Continuous Addiction & Child Custody

By Wayne Thomas

Habitual dependence on drugs or alcohol can call into question a person's ability to make good decisions, as well as the safety of his or her home environment. If the addicted individual is also a parent, the welfare of any child under that parent's supervision may be at risk. Although specific laws pertaining to substance abuse can vary between states, all custody decisions must be shown promote the best interests of the child. Knowing how evidence of continuous addiction may affect parental rights in your case will help remove some of the confusion in the custody process.

Best Interests Standard

Although each jurisdiction has its own set of factors that a judge may consider in custody determinations, the best interests of the child always takes precedence over the interests of the parents. This means that although frequent and continuing contact with both parents is preferred, the child's safety, welfare and other needs may outweigh the benefits of a shared parenting arrangement. In making each custody decision, the court in most states must look at two components of custody, the legal side and the physical side. Legal custody is the authority to make major decisions for the child, including those related to education and religious affiliation. Physical custody refers to where the child sleeps, and necessarily takes into account the home environments of each parent.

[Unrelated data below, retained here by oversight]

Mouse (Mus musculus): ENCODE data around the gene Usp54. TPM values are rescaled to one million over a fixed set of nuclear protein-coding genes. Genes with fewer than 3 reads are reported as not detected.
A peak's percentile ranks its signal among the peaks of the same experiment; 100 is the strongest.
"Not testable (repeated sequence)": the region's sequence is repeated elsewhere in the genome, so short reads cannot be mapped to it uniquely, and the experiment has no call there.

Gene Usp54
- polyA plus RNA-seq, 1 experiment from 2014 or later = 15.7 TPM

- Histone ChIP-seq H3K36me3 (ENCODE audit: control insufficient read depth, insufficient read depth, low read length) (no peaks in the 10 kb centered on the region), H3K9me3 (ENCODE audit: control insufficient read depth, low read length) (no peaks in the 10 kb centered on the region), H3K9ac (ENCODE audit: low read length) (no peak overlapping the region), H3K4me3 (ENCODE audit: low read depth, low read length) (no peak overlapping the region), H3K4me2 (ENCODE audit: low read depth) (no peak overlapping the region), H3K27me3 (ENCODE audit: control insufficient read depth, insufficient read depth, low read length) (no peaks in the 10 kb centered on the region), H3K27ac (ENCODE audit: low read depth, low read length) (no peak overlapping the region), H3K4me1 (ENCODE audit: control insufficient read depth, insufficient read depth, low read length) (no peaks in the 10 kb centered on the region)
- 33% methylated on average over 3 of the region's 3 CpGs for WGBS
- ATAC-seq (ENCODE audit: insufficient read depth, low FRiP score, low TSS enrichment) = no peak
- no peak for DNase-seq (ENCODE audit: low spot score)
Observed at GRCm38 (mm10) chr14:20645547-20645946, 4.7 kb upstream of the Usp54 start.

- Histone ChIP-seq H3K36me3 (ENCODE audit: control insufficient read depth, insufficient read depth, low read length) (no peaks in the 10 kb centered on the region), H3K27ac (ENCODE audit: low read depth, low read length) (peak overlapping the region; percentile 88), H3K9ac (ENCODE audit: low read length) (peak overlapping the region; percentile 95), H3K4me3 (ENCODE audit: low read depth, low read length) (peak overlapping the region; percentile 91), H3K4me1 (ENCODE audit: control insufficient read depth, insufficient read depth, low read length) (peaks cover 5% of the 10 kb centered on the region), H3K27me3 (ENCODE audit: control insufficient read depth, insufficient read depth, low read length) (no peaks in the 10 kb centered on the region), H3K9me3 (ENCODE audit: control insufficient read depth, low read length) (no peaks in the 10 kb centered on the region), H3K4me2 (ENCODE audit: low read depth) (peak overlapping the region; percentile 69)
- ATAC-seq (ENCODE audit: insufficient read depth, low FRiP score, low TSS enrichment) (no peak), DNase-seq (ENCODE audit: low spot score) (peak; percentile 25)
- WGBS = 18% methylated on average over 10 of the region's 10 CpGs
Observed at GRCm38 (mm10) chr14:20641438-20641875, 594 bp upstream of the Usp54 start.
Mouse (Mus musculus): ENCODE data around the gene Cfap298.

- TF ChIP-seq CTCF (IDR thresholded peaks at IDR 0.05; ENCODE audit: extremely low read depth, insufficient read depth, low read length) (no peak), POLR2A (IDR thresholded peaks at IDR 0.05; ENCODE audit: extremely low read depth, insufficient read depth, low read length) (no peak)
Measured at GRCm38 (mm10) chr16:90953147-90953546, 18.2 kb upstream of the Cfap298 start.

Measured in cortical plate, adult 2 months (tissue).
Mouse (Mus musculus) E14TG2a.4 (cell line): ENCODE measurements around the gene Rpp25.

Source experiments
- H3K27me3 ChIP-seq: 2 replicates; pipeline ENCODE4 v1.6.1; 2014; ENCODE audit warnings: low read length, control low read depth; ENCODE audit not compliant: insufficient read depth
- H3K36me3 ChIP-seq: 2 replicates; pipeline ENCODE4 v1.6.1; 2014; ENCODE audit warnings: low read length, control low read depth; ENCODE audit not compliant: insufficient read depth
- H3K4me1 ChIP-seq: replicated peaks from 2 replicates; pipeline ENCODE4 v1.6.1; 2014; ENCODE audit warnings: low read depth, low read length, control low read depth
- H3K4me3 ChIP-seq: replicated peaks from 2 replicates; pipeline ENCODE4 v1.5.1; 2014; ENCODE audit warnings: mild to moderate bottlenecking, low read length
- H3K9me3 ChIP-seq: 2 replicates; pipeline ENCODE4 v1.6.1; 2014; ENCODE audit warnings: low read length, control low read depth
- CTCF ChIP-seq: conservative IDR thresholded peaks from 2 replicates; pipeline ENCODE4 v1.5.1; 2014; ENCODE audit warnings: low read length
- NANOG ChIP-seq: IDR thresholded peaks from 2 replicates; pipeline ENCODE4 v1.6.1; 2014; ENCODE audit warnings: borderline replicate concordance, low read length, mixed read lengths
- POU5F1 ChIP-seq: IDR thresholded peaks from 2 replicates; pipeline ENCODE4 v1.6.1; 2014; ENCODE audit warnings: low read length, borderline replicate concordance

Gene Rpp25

Role of Addiction

Proof of continuous addiction can be a red flag to the court that a parent is not in a position to promote the best interests of the child. This principle is based on the assumption that a parent who is making poor personal decisions will also make poor decision for a child. It also assumes that illegal activity is present in the parent's home, making it an unsafe environment for the child. For this reason, some states presume that awarding legal custody to a substance-abusing parent is not in a child's best interest, and that limitations should be placed on physical custody, such as contact only through supervised visits. To overcome the presumption, a party must offer strong evidence that, despite the addiction, she is nonetheless able to act effectively in the best interests of the child when it comes to parenting and protecting the child.